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ShotSpotter's Human Role: Many Of Devices' Findings Are Overruled

In more than 140 cities, ShotSpotter’s artificial intelligence algorithm and network of microphones evaluate hundreds of thousands of sounds a year to determine if they are gunfire, generating data used in criminal cases nationwide.

A confidential ShotSpotter document obtained by The Associated Press outlines something the company doesn’t tout about its “precision policing system:” that employees can quickly overrule and reverse the algorithm’s determinations, and are given broad discretion to decide if a sound is a gunshot, fireworks, thunder or something else.

Such reversals happen 10 percent of the time, which could bring subjectivity into consequential decisions and conflict with one of the reasons AI is used in law-enforcement tools -- to lessen the role of all-too-fallible humans.

“I’ve listened to a lot of gunshot recordings — and it is not easy to do,” said Robert Maher, an authority on gunshot detection at Montana State University who reviewed the ShotSpotter document. “Sometimes it is obviously a gunshot. Sometimes it is just a ping, ping, ping. ... and you can convince yourself it is a gunshot.”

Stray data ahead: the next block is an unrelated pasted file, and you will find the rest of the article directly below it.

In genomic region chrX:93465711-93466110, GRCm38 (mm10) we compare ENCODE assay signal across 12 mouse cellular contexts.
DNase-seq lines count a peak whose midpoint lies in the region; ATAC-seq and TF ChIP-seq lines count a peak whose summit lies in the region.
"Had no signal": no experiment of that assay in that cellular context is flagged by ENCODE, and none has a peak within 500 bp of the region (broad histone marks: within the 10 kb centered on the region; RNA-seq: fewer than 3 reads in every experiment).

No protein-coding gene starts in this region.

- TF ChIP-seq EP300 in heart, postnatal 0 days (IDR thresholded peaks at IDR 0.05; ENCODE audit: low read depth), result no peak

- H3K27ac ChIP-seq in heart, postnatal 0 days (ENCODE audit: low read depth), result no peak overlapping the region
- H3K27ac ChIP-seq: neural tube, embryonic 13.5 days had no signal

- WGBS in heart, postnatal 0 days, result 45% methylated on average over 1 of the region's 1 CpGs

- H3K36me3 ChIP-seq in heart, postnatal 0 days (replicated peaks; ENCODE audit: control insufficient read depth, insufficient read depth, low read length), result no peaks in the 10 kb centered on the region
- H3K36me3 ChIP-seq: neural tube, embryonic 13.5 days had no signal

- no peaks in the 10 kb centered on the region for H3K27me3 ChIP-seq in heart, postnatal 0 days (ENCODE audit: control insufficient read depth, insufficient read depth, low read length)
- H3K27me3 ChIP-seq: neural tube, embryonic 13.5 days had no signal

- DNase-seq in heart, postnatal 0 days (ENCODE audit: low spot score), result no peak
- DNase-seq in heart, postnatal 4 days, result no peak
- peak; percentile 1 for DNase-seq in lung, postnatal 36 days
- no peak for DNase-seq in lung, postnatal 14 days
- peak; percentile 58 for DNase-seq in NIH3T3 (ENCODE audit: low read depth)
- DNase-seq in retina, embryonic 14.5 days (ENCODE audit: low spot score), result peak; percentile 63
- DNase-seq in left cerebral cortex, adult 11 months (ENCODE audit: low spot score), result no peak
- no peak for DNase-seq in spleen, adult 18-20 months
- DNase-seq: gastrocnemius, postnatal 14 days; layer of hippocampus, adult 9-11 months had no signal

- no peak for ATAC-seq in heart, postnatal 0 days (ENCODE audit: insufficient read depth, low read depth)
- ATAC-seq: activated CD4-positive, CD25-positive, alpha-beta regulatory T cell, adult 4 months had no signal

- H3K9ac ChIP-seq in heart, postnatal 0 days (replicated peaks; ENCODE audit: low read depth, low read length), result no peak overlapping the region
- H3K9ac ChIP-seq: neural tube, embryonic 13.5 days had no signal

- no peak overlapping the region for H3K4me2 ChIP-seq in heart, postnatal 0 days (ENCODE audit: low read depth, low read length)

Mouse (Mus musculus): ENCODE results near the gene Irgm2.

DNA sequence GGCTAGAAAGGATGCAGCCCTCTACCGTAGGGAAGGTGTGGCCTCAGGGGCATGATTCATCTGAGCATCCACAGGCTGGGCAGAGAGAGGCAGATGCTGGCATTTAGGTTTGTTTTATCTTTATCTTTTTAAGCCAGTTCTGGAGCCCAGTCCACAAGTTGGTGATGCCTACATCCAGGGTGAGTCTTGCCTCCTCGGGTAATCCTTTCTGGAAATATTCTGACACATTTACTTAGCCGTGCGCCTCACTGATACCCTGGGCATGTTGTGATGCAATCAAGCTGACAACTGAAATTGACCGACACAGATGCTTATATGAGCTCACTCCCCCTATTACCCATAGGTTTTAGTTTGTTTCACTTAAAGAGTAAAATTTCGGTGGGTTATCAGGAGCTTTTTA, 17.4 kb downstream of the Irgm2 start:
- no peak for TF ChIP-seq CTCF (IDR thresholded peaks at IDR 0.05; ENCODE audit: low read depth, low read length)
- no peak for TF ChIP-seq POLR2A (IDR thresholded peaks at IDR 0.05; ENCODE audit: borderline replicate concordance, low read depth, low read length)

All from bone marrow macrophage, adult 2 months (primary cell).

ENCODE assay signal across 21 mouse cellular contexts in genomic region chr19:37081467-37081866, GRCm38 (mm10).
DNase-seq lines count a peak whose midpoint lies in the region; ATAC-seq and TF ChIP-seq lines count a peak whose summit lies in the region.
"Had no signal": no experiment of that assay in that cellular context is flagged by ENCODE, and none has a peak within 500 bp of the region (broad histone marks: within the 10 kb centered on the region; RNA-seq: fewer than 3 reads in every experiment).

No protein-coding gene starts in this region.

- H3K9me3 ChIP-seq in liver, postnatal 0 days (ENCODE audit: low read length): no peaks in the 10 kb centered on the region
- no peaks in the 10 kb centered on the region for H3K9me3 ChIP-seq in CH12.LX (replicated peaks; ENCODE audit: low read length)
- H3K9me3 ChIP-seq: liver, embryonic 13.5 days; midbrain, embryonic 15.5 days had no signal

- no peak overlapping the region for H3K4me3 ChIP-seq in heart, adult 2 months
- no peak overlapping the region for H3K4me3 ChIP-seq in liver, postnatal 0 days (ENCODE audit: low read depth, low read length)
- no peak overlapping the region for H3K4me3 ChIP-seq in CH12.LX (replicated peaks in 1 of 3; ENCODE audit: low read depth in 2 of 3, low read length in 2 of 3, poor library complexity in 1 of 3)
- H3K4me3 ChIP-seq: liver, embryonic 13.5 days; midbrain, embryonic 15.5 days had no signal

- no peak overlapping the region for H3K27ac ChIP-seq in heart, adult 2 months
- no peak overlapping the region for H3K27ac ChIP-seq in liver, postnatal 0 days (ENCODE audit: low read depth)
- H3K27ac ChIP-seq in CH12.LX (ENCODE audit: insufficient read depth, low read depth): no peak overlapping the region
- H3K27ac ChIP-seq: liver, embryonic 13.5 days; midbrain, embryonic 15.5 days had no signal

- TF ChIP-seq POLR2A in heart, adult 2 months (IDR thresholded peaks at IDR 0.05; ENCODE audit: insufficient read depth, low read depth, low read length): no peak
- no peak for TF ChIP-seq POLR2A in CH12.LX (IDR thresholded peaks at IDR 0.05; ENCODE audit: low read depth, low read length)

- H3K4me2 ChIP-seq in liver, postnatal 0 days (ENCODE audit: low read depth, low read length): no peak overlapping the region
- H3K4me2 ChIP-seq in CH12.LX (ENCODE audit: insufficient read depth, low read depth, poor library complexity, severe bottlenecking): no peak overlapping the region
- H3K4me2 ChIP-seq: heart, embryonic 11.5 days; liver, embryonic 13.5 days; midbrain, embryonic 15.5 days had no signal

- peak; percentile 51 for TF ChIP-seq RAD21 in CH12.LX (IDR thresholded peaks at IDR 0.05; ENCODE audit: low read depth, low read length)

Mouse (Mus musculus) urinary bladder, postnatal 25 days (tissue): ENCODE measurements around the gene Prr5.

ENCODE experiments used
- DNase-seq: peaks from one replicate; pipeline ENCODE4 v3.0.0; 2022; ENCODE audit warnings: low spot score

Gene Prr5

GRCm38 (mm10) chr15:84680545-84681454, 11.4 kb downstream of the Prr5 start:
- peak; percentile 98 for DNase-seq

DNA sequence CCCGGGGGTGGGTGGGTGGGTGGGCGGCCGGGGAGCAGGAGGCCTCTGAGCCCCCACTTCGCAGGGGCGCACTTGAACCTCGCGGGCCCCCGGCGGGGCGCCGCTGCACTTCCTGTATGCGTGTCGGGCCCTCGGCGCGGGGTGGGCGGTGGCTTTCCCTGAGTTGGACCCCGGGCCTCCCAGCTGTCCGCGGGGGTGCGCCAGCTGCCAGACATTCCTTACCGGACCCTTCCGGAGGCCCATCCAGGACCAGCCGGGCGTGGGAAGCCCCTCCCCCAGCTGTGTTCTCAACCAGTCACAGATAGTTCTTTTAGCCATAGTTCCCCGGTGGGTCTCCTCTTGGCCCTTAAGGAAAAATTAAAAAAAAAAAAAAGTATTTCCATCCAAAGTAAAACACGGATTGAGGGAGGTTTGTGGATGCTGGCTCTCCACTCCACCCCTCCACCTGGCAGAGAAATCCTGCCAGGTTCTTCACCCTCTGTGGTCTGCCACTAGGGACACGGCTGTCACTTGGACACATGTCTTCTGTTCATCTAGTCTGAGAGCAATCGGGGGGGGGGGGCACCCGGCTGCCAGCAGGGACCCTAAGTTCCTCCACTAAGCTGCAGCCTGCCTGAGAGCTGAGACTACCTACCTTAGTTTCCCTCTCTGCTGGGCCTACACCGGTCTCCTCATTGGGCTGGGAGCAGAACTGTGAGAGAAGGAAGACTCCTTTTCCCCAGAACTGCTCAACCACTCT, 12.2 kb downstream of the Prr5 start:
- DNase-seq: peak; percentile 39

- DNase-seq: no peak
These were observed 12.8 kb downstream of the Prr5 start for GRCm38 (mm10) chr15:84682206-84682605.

Marked “WARNING: CONFIDENTIAL,” the 19-page operations document spells out how employees in ShotSpotter’s review centers should listen to recordings and assess the algorithm’s finding of likely gunfire based on factors that may require judgment calls, including whether the sound has the cadence of gunfire, whether the audio pattern looks like “a sideways Christmas tree” and if there is “100% certainty of gunfire in reviewer’s mind.”

ShotSpotter said the human role is a positive check on the algorithm and the “plain-language” document reflects the high standards of accuracy its reviewers must meet.

“Our data, based on the review of millions of incidents, proves that human review adds value, accuracy and consistency to a review process that our customers—and many gunshot victims—depend on,” said Tom Chittum, the company’s vice president of analytics and forensic services.

Chittum said that the company’s expert witnesses have testified in 250 court cases in 22 states, and that its “97% aggregate accuracy rate for real-time detections across all customers” has been verified by an analytics firm the company commissioned.

The document underscores ShotSpotter’s longstanding emphasis on speed and decisiveness, and its commitment to classify sounds in less than a minute and alert local police and 911 dispatchers so they can send officers to the scene.

“You’re not giving your humans much time,” said Geoffrey Morrison, a voice-recognition scientist based in Britain who specializes in forensics processes. “And when humans are under great pressure, the possibility of mistakes is higher.”

ShotSpotter says it published 291,726 gunfire alerts to clients in 2021. The firm said more than 90 percent of the time its human reviewers agreed with the machine classification but the company invested in its team of reviewers “for the 10% of the time where they disagree with the machine.”


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